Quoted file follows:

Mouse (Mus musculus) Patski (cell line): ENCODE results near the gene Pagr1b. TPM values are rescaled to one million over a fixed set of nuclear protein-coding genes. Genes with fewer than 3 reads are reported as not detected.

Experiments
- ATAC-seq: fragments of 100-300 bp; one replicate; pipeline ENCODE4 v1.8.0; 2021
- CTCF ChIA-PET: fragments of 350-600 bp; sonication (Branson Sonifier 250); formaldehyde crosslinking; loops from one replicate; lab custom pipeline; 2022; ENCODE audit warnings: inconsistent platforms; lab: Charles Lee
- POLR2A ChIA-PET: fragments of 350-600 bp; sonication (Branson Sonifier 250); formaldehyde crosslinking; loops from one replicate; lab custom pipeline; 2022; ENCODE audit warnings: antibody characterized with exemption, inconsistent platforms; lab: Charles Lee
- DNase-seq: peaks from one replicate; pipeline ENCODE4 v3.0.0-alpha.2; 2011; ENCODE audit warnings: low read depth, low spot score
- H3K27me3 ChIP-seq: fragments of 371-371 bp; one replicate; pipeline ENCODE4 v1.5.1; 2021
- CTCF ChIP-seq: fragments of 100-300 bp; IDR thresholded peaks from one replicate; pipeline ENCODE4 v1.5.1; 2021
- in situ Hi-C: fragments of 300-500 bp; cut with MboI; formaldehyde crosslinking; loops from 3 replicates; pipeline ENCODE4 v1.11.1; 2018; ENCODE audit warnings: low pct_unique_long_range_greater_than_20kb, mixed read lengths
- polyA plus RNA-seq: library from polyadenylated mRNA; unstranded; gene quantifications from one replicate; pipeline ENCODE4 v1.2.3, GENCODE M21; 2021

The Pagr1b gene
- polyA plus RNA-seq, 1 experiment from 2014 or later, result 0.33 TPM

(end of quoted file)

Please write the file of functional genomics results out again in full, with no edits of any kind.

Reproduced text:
Mouse (Mus musculus) Patski (cell line): ENCODE results near the gene Pagr1b. TPM values are rescaled to one million over a fixed set of nuclear protein-coding genes. Genes with fewer than 3 reads are reported as not detected.

Experiments
- ATAC-seq: fragments of 100-300 bp; one replicate; pipeline ENCODE4 v1.8.0; 2021
- CTCF ChIA-PET: fragments of 350-600 bp; sonication (Branson Sonifier 250); formaldehyde crosslinking; loops from one replicate; lab custom pipeline; 2022; ENCODE audit warnings: inconsistent platforms; lab: Charles Lee
- POLR2A ChIA-PET: fragments of 350-600 bp; sonication (Branson Sonifier 250); formaldehyde crosslinking; loops from one replicate; lab custom pipeline; 2022; ENCODE audit warnings: antibody characterized with exemption, inconsistent platforms; lab: Charles Lee
- DNase-seq: peaks from one replicate; pipeline ENCODE4 v3.0.0-alpha.2; 2011; ENCODE audit warnings: low read depth, low spot score
- H3K27me3 ChIP-seq: fragments of 371-371 bp; one replicate; pipeline ENCODE4 v1.5.1; 2021
- CTCF ChIP-seq: fragments of 100-300 bp; IDR thresholded peaks from one replicate; pipeline ENCODE4 v1.5.1; 2021
- in situ Hi-C: fragments of 300-500 bp; cut with MboI; formaldehyde crosslinking; loops from 3 replicates; pipeline ENCODE4 v1.11.1; 2018; ENCODE audit warnings: low pct_unique_long_range_greater_than_20kb, mixed read lengths
- polyA plus RNA-seq: library from polyadenylated mRNA; unstranded; gene quantifications from one replicate; pipeline ENCODE4 v1.2.3, GENCODE M21; 2021

The Pagr1b gene
- polyA plus RNA-seq, 1 experiment from 2014 or later, result 0.33 TPM